Volume 10, Issue 4 (Jul & Aug 2020)                   J Research Health 2020, 10(4): 267-274 | Back to browse issues page

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Mashalpoure Fard M. The Relationship Between Family Communication Patterns and Adjustment With Resiliency in Children. J Research Health 2020; 10 (4) :267-274
URL: http://jrh.gmu.ac.ir/article-1-1501-en.html
Department of Psychology, Payame-Noor University, Tehran, Iran. , mmashalpoor@yahoo.com
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1. Introduction
The family is one of the most important educational environments that play a crucial role in maintaining mental, social, and physical health. Psychological conditions such as parents-children, child-child, and parent-parent emotional relationships have facilitating or inhibiting effects on mental health and adjustment, social skills development, career development, and progress of children [1]. Family is a social unit which forms the foundation of human relationship and wife and husband freely cooperate to build an active unit called family [2]. Researches have shown that both conversation- and conformity-oriented families have a significant impact on the family members through relational interactions. Specifically, they shape the worldview of their children through verbal and nonverbal behavior [3, 4].
Families create a shared reality using a combination of two orientations: conversation, and conformity [5]. Akbari Booreng (2017) stated that family communication is also very essential since wrong communication creates tension in the family and affects children. Recognizing and defining family communication patterns, which are the ways for family members to interact with one another is, of high importance [6]. 
Researchers have tried to define family communications and categorized their styles and patterns. Research on parent-child communication has consistently demonstrated that parent-child interactions are characterized by open communication, warm and supportive behavior. The firm and consistent enforcement of developmentally appropriate expectations positively influence child adjustment [6]. Hostile, angry, and conflictual interactions, on the other hand, are associated with poorer adjustment. Various labels have been employed to describe these different types of parenting, including Baumrind’s authoritarian, authoritative, permissive, and neglecting parenting [7] and Koerner and Fitzpatrick’s conversation orientation and conformity orientation [8].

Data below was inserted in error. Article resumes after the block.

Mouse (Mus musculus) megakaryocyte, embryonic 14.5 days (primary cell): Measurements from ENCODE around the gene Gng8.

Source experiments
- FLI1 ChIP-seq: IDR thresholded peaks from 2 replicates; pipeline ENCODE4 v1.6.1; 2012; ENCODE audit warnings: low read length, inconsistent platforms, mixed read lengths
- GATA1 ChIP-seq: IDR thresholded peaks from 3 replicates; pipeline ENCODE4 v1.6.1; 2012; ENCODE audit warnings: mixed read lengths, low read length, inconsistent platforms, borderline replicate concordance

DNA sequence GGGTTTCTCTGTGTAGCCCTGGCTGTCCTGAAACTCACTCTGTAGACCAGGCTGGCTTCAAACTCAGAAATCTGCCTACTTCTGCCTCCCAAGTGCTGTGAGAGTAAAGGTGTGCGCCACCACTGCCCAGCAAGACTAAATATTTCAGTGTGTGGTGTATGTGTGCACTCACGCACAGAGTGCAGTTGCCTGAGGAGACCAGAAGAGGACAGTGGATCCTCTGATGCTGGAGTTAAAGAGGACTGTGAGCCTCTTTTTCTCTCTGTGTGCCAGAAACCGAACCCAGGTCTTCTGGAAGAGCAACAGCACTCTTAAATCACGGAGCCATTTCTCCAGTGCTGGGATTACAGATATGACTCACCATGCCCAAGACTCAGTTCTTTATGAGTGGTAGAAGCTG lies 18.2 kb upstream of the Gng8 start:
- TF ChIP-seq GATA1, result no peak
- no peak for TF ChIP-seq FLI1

The conformity dimension emphasizes coordination, avoidance of conflicts and contrasts, dependence, and unity of family members [8]. It urges members to unify their attitudes, values, and beliefs [9]. Such studies show that each dimension may have certain outcomes and effects. In this regard, Fitzpatrick and Ritchie stated that the dimensions of conversation orientation and conformi­ty orientation determine to what extent the members of a fam­ily talk about their thoughts and feelings and share them [3]. 
In the conversation dimension, all family members are encouraged to discuss and share their ideas about a wide range of subjects [10] and spontaneously in­teract with each other [11].  Resilience represents the personal qualities that enable one to thrive in the face of adversity [4]. Resilience may be viewed as a measure of stress coping ability and, as such, could be an important target of treatment in anxiety, depression, and stress. Because of this interaction, it is expected that a supportive center is established for children who gain higher degrees of resilience. Family’s unwillingness to discuss adoption is associated with individual difficulties and family connectedness, including feeling adoption as deviant [12]. 
The question that always has come to mind while observing children is that why some children have certain flexibility in dealing with factors which cause stress but others have the problem to handle stress factor. Answer to this question directs us to the family environment and a new concept, which is called resilience [1].  Resilience refers to a person’s ability to adapt successfully to acute stress, trauma, or other forms of adversity that are chronic reactions [13, 14].  Some views consider resiliency as a response to a specific event and one’s ability to maintain a stable psychological equilibrium; this is the opposite of psychological vulnerability [15]. However, Grych, Hamby, and Banyard describe resilience as an enhancement in psychological wellbeing following an adverse experience [16]. Faircloth indicated that the study’s main variables related to the expected directions and that resilience partially mediated the relationships between negative life events and the six indices of wellbeing [17]. 
Concluding from this overwhelming evidence, we expect that parent-child interaction plays a similarly relevant role in children’s adjustment. Family interaction has a close influence on child and adolescent adjustment. Furthermore, the family’s structure and the factors already identified as associated with children’s adjustment are, compared with family interaction, more distal factors whose impact on adjustment is moderated by family interaction. The particular context that interacts with family interaction processes to determine child adjustment is very crucial [18]. Finally, those with histories of high-quality interpersonal relationships are likely to be better adjusted as adults [19]. 
This study may promote the psychology knowledge and its results provide suggestions and recommendations about the education and finally, because of the importance of conversation and the relationship between parents and their children, and their impact on the resiliency of the children, is the gap of this research, and findings of this study can be helpful on an understanding of more parent-child relationships. The question is whether a relationship exists between family communication patterns and adjustability with resilience among the sixth-grade students of elementary schools in Ahvaz City, Iran.
2. Methods